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Sketchy Wireframe System

Summary: As a practicing UX designer, there are times when I need to make digital sketches that intentionally look like rough ideas rather than polished, finished things. I decided to make my own tool to do that. Sketchy is a simple, extendable wireframe library that I created to produce digital sketches for my day job.

Free Download

You can download Sketchy for free if you’d like. As of this writing, it’s only available for Sketch.

The Problem I Was Solving

You might be thinking: there are a ton of low-fidelity wireframe libraries out there… why not download one of those? That was my first thought too. In actuality, I struggled to find a wireframe kit that worked well for me.

A wireframe kit needs to help you work quickly, because wireframes are supposed to be illustrative and are meant to be thrown away. Any time unnecessarily spent on the visual appearance of a wireframe is time wasted.

I needed:

  1. Something that would allow me to create wireframes quickly.
  2. Something that would help me make artifacts that look like rough sketches, not finished designs.
  3. A digital alternative to pencil and paper.

After becoming frustrated with the free low-fidelity wireframing resources online, I decided to take matters into my own hands and make the thing I wanted.

a wireframe of the home page of a website rendered in a hand-drawn look
Sketchy enables me to quickly create digital sketches that look hand-drawn.

Why Pencil & Paper Was No Longer Working

Before I became a remote worker, I used to sketch my nascent ideas using sharpie and paper. I liked the way it forced me to think about just the idea. Once I became a remote worker, pencil and paper sketching became less effective, because it’s difficult to share a hand-drawn sketch remotely. While I could take a picture with my phone, Airdrop it to myself, and then send it to co-workers… this becomes too cumbersome when attempting to share several ideas.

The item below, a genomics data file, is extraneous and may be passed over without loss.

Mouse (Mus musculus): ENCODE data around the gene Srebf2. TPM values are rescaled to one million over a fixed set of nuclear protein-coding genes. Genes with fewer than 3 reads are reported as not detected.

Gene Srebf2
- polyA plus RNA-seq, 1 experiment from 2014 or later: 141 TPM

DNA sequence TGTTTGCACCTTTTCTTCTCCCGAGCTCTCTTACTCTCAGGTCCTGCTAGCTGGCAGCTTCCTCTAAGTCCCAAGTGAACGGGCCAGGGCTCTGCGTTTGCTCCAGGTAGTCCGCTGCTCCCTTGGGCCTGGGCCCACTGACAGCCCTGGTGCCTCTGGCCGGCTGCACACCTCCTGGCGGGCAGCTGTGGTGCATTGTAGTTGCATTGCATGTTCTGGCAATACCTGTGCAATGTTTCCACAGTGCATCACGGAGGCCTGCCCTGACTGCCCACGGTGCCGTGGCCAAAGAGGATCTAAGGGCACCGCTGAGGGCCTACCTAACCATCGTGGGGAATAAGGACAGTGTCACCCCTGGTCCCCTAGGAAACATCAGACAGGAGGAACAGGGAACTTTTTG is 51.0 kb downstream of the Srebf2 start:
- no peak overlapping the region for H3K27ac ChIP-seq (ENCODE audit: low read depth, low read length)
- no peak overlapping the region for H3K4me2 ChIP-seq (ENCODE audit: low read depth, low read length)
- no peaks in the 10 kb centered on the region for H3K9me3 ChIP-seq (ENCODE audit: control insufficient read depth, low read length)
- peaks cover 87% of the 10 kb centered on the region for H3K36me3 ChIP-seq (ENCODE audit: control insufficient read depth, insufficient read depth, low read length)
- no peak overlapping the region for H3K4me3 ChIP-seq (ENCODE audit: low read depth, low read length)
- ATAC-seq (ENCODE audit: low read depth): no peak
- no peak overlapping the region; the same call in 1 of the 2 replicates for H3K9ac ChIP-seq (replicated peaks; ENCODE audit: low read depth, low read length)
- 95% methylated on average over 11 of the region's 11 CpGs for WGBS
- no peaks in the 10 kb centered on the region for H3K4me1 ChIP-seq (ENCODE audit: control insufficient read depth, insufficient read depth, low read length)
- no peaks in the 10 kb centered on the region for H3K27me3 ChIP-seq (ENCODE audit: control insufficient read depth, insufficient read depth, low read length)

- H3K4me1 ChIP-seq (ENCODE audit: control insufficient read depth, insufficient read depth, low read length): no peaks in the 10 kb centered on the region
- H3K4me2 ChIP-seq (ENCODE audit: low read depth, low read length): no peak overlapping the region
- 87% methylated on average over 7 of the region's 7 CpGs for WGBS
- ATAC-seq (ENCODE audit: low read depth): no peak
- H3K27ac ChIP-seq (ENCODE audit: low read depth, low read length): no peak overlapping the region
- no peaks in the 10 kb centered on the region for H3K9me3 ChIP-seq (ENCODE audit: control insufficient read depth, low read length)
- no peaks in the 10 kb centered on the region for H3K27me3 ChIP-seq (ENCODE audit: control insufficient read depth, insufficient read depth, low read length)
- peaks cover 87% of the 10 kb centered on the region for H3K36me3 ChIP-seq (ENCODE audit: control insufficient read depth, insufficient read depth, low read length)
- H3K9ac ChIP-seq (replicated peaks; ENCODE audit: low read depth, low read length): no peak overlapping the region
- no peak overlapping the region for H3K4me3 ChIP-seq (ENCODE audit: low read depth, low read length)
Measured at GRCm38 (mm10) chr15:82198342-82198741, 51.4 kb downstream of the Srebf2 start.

I also noticed a few more benefits of digital sketching:

  • Copy/Paste – When you draw everything by hand, you find yourself re-drawing the same shape over and over. It’s a huge time-saver to be able to copy/paste something you’ve already sketched.
  • Ctrl-Z – if you make a mistake on paper, you have to live with it or start over. It is a game-changer to be able to undo something quickly and take the idea in a different direction.
  • Live-sketching over Zoom – if you can work quickly enough, you can sketch out ideas in real time as you’re having a conversation with someone over Zoom. This is the closest thing I’ve found to remote whiteboarding sessions.

Why the Hand-Drawn Look and Feel?

One of the main purposes of Sketchy is to solve a specific problem I was having at work: when I’d show a high-fidelity design artifact to a stakeholder, they would interpret it as finished work even though, in actuality, it was just a start. By making artifacts look like a hand-drawn sketch, it reinforces that the artifact represents an idea that can be changed or thrown away. There’s also something nice about the human touch of a hand-drawn aesthetic. Geometric boxes and arrows with hard lines come across as comparatively more robotic.

several user interface components that look hand-drawn
The components in Sketchy look hand-drawn so that it’s clear that the artifact is an early concept rather than a finished design.

Keeping Things Simple

Sometimes it’s difficult to resist the temptation to make a button’s corner radius perfect or the temptation to make the font weight of a label just right. Nevertheless, time unnecessarily spent on the visual appearance of a wireframe is time wasted. By limiting the options available, Sketchy acts as a forcing function that encourages the user to focus on only the necessary decisions.